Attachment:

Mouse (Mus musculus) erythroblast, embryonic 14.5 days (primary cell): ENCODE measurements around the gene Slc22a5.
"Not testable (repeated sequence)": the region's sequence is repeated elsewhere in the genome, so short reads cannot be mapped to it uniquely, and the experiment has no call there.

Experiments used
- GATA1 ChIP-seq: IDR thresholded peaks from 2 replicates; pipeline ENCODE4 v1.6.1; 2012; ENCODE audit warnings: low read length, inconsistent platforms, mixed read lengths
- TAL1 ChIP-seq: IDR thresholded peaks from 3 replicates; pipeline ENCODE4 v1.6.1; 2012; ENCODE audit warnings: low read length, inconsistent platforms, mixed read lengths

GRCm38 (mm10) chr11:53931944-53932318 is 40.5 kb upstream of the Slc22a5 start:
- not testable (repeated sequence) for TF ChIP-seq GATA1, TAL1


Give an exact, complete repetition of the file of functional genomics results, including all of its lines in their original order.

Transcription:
Mouse (Mus musculus) erythroblast, embryonic 14.5 days (primary cell): ENCODE measurements around the gene Slc22a5.
"Not testable (repeated sequence)": the region's sequence is repeated elsewhere in the genome, so short reads cannot be mapped to it uniquely, and the experiment has no call there.

Experiments used
- GATA1 ChIP-seq: IDR thresholded peaks from 2 replicates; pipeline ENCODE4 v1.6.1; 2012; ENCODE audit warnings: low read length, inconsistent platforms, mixed read lengths
- TAL1 ChIP-seq: IDR thresholded peaks from 3 replicates; pipeline ENCODE4 v1.6.1; 2012; ENCODE audit warnings: low read length, inconsistent platforms, mixed read lengths

GRCm38 (mm10) chr11:53931944-53932318 is 40.5 kb upstream of the Slc22a5 start:
- not testable (repeated sequence) for TF ChIP-seq GATA1, TAL1